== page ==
Daily Update: Thursday, December 8th, 2016

Immaculate Conception by Francisco Zurbarán

Today is the Solemnity of the Immaculate Conception of the Blessed Virgin Mary and a Holy Day of Obligation. Today is also the birthday of Richard’s niece Mary, the youngest of the three daughters of his Sister Nita in Georgia (1994).

The feast of the Immaculate Conception was first known in the Eastern Church, and came to the Western Church in the eighth century as the Feast of the Conception of the Blessed Virgin Mary. The first move towards describing Mary’s conception as “immaculate” came in the eleventh century. In 1854 Pius IX made the infallible statement Ineffabilis Deus: “The most Blessed Virgin Mary, in the first instant of her conception, by a singular grace and privilege granted by almighty God, in view of the merits of Jesus Christ, the saviour of the human race, was preserved free from all stain of original sin.” This Feast is a Holy Day of Obligation; since the Immaculate Conception of Mary is not dealt with in the Bible (although the conception of Mary is mentioned in the Protoevangelium of James), the Gospel reading for this Feast is that of the Angel Gabriel appearing to Mary to advise her of the conception of Jesus. There are thus a certain number of under-informed Catholics who think that the Immaculate Conception refers to the conception of Jesus, rather than of his Mother. Under this title, the Blessed Virgin Mary is the Patroness of Argentina, Brazil, Korea, Nicaragua, Paraguay, Philippines, Portugal, Spain, the United States and Uruguay, and of the Diocese of Lafayette, Louisiana, which is the diocese where I reside. And today is also the birthday of Richard’s niece Mary, the youngest of the three daughters of his Sister Nita in Georgia (1994).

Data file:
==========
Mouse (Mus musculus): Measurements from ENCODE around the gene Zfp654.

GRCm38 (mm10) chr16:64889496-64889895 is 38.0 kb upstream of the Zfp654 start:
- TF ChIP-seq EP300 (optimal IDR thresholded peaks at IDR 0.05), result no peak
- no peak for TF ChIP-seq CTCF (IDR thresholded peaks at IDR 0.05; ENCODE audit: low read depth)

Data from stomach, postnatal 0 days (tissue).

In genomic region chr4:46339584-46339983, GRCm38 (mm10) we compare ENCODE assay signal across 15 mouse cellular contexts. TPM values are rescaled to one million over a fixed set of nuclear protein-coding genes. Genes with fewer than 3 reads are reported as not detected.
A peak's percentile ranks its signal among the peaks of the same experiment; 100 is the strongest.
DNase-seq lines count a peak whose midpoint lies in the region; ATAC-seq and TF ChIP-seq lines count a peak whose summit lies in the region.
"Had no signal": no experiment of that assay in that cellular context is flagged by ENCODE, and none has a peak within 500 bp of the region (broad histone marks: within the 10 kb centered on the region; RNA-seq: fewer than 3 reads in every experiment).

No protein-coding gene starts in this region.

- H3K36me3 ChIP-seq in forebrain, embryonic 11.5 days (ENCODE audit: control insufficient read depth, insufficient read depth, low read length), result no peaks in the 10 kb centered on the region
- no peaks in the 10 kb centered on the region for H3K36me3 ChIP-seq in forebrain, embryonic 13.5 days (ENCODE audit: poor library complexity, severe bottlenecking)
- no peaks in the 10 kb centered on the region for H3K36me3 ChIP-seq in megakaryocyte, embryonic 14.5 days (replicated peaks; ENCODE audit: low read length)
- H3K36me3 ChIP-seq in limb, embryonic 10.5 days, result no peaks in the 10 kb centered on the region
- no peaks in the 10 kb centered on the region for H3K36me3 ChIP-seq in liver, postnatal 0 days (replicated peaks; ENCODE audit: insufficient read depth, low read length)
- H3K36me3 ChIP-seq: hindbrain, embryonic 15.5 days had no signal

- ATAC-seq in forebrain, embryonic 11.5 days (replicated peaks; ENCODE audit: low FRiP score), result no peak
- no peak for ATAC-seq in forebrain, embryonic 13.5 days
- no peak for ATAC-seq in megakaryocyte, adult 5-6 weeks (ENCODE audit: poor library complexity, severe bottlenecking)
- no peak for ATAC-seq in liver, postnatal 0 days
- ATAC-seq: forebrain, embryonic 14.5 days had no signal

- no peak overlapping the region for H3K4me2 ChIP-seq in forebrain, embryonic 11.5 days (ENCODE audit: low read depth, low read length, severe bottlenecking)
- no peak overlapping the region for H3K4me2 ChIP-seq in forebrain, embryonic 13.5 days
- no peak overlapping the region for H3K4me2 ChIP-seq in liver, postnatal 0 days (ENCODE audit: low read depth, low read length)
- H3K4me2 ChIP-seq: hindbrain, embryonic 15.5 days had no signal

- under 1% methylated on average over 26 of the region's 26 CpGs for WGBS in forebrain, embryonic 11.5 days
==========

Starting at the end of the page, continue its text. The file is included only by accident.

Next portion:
Richard gathered up the trash and wheeled the trash bin out to the curb, and also brought in the flag I had put out yesterday for Pearl Harbor Remembrance Day. I woke up at 9:00 am and did my Book Devotional Reading; then I ate my breakfast toast and read the Thursday papers.

At 11:30 am I left the house, and I attended the 12:00 pm Mass at Church for the Solemnity of the Immaculate Conception of the Blessed Virgin Mary. I then went to Wal-Mart; in the parking lot going in, I saw Richard’s brother Slug from here in town, and Callie’s mother Lisa, who said she is going to see the kids in South Carolina on either the 17th or the 19th (I forget which), then she will come back home. (I think that I will begin to use the words sympatheroi (plural), sympathera (feminine singular) and sympatheros (masculine singular) to describe my son’s in-laws; those words are from Greek, but are relatively easy to remember.) At Wal-Mart I got my salad supplies and also purchased an inexpensive Thermal Laminator, as I have some cards and items that I need to get around to laminating. At the Valero Corner Store I purchased my Powerball and Louisiana Lotto lottery tickets for Saturday night’s drawing, and I ate lunch at McDonald’s while continuing my reading of the November 14th issue of my Jesuit America magazine.

I arrived back home at about 2:00 pm; I finished my laundry, ironed my Casino pants, apron, and shirts, make my lunch salads for Friday and Sunday, and gathered up the cans and tossed the bag of cans in the garage. Richard went to sleep at about 3:30 pm, and at 4:30 pm I watched Jeopardy!, then lit the Advent Candles. And I will now get ready to go to bed; tonight our New Orleans Pelicans (7-15, 0-4) will play a home NBA game with the Philadelphia 76ers (4-17, 0-2), and I will post the score of the game in tomorrow’s Daily Update.